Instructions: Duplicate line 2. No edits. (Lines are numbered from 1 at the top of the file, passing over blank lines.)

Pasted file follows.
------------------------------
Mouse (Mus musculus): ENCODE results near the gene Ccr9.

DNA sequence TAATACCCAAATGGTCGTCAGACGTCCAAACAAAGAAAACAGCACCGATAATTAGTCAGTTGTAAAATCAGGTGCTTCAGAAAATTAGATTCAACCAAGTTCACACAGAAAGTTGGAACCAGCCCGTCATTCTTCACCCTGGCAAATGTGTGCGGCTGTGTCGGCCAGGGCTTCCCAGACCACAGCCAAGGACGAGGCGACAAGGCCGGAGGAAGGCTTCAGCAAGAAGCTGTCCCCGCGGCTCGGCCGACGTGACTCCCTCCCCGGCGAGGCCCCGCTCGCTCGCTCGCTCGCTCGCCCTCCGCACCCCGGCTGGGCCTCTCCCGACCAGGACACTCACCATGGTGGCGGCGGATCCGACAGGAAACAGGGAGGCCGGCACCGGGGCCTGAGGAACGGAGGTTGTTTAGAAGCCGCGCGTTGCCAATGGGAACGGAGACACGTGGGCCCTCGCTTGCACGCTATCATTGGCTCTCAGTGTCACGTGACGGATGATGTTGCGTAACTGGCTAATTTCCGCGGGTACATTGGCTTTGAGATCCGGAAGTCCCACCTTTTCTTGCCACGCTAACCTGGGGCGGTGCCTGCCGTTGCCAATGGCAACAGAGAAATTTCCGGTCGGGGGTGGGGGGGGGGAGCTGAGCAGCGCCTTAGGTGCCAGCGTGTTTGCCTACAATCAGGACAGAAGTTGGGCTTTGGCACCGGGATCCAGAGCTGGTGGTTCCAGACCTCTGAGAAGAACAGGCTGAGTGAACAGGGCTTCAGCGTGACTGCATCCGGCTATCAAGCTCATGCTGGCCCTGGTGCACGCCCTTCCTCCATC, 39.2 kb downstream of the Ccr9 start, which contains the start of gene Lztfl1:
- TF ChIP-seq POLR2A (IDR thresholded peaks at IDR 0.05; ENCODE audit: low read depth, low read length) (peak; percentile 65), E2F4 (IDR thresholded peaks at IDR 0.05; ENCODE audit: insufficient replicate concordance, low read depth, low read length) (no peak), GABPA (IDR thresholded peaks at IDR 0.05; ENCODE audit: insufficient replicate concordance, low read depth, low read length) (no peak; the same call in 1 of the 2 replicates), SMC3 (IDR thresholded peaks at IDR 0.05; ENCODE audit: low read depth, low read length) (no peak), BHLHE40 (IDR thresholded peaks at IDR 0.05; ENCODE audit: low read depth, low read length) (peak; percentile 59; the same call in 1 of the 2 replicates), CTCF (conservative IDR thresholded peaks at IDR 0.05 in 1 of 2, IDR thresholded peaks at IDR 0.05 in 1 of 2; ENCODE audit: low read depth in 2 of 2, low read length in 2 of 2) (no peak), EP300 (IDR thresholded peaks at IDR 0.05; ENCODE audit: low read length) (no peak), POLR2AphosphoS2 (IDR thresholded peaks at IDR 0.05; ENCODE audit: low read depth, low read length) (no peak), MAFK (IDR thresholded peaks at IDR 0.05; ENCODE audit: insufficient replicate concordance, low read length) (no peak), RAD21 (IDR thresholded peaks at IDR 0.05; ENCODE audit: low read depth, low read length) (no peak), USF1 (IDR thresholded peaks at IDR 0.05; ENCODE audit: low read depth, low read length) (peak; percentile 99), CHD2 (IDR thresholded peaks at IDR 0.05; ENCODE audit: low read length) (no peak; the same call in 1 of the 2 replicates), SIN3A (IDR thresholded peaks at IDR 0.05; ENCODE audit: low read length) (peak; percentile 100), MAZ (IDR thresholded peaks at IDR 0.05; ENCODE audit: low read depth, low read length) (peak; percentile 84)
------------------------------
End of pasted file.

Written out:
DNA sequence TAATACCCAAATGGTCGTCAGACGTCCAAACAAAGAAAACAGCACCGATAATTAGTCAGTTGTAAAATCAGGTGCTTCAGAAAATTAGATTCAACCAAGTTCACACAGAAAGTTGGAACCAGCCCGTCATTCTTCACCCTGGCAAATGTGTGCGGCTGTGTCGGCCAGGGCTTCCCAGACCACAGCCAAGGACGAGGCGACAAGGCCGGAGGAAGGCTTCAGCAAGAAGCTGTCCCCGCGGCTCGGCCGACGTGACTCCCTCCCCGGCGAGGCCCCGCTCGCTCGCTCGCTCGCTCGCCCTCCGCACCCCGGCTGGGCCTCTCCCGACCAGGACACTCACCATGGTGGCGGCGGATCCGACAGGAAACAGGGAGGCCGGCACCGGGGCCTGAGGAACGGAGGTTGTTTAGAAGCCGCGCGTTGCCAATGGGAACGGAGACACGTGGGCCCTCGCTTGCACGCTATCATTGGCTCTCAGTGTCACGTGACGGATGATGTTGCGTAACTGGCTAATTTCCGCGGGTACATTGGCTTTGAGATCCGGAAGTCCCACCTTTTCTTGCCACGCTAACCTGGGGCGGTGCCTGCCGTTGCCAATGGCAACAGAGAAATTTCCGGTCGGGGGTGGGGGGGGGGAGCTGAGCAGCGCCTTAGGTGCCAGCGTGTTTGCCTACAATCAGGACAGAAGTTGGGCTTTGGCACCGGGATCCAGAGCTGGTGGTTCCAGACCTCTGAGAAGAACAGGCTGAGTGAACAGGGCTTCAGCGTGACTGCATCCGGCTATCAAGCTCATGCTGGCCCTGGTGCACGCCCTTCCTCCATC, 39.2 kb downstream of the Ccr9 start, which contains the start of gene Lztfl1: